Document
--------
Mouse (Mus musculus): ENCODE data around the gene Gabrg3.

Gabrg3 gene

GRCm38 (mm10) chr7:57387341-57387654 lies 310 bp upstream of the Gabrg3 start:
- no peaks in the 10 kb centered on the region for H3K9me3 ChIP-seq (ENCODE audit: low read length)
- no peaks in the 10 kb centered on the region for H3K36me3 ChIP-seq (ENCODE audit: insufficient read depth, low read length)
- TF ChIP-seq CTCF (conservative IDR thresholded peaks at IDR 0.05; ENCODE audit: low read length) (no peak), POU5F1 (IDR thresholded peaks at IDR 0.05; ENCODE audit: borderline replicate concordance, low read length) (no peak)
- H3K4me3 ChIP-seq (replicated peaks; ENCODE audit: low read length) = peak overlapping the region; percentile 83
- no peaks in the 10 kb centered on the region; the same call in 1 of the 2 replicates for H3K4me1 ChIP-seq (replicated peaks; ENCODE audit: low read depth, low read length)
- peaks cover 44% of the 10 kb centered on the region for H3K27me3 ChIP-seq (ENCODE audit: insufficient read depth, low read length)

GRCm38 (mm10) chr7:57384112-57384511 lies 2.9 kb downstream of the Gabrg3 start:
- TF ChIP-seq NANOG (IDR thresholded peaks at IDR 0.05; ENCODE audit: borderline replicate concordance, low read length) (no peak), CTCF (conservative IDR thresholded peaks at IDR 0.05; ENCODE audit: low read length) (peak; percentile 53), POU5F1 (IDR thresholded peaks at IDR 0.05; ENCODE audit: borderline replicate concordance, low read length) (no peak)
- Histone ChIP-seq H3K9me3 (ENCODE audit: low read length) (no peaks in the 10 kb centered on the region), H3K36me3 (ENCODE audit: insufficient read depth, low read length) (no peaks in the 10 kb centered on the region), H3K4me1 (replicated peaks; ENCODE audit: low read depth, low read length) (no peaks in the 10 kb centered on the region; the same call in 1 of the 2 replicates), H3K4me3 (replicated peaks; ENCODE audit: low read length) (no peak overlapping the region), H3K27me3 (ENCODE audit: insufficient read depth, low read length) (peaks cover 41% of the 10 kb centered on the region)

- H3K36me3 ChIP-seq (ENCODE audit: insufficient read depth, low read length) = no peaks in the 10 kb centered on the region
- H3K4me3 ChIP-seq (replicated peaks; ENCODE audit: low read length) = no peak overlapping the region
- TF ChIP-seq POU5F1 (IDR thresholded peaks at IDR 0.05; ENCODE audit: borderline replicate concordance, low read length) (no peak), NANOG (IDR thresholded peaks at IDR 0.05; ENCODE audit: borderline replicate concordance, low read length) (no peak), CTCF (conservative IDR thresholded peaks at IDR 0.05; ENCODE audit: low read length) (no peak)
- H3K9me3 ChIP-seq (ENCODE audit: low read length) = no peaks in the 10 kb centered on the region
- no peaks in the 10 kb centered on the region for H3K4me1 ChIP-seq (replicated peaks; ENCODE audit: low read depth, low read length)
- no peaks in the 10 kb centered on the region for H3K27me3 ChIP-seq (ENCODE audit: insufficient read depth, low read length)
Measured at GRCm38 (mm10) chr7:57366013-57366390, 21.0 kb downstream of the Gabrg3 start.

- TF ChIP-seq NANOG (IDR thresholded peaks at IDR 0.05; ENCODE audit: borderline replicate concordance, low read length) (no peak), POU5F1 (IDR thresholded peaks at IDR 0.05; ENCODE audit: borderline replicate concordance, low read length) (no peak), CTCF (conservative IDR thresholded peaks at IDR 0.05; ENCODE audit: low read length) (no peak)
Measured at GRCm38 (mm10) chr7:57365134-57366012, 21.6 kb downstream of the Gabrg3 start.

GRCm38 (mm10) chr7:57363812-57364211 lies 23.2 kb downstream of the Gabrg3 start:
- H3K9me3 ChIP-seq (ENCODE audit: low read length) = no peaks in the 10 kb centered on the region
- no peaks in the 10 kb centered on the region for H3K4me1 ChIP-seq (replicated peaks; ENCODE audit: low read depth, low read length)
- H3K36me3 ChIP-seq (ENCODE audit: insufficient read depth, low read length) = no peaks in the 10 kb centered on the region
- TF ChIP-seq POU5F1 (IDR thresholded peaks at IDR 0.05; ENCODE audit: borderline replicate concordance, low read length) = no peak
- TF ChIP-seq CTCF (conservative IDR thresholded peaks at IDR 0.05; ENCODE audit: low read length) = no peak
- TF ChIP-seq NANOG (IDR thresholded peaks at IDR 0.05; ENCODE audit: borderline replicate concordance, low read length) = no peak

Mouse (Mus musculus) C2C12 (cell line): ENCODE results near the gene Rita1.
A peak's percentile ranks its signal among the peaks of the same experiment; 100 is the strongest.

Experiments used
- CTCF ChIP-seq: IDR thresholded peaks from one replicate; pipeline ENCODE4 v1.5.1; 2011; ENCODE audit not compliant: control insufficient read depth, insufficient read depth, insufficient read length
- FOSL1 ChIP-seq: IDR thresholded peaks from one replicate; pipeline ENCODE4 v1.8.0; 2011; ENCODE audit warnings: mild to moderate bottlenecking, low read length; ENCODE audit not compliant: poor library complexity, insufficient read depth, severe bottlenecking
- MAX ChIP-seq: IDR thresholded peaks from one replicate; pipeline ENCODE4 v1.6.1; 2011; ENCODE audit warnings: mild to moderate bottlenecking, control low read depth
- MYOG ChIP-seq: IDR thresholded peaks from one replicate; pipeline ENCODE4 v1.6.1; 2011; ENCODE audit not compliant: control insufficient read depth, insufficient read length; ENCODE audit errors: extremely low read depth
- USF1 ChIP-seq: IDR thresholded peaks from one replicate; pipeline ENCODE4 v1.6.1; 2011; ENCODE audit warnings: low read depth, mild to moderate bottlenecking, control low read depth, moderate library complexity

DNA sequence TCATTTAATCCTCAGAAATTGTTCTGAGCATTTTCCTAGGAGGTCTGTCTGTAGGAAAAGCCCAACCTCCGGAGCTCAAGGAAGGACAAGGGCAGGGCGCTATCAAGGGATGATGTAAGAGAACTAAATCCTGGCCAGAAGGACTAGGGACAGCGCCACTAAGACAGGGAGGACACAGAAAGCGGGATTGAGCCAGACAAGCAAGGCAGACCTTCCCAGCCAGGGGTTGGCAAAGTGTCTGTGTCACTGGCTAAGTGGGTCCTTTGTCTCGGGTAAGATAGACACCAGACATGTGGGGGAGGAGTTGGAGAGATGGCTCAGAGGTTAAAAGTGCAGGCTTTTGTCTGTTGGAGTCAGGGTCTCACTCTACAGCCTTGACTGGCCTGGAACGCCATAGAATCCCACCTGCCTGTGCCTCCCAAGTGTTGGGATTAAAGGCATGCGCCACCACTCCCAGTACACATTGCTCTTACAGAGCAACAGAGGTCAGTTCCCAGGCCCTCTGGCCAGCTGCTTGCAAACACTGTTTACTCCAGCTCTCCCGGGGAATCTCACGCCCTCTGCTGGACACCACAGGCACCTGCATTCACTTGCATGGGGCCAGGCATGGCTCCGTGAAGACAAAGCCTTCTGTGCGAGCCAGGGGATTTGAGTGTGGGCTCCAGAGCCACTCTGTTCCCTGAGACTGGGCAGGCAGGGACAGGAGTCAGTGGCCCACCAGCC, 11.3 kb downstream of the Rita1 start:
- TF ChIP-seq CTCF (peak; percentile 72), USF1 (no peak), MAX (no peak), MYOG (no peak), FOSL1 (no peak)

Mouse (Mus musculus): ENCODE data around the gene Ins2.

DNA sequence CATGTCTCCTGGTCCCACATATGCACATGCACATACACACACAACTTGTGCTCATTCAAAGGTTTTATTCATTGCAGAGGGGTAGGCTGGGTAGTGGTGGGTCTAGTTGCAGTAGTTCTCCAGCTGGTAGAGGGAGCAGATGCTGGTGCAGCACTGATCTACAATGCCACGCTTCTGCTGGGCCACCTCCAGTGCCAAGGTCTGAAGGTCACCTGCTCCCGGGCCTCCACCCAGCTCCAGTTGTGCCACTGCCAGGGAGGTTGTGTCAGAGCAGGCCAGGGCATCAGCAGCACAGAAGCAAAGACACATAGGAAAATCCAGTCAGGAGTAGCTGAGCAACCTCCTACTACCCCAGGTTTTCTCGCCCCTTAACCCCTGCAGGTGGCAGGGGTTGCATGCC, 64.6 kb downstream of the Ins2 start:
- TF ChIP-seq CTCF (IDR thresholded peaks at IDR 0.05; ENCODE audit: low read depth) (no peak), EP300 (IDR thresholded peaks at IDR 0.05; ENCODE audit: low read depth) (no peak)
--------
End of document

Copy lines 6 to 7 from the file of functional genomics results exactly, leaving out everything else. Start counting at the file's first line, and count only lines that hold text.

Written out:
- TF ChIP-seq CTCF (conservative IDR thresholded peaks at IDR 0.05; ENCODE audit: low read length) (no peak), POU5F1 (IDR thresholded peaks at IDR 0.05; ENCODE audit: borderline replicate concordance, low read length) (no peak)
- H3K4me3 ChIP-seq (replicated peaks; ENCODE audit: low read length) = peak overlapping the region; percentile 83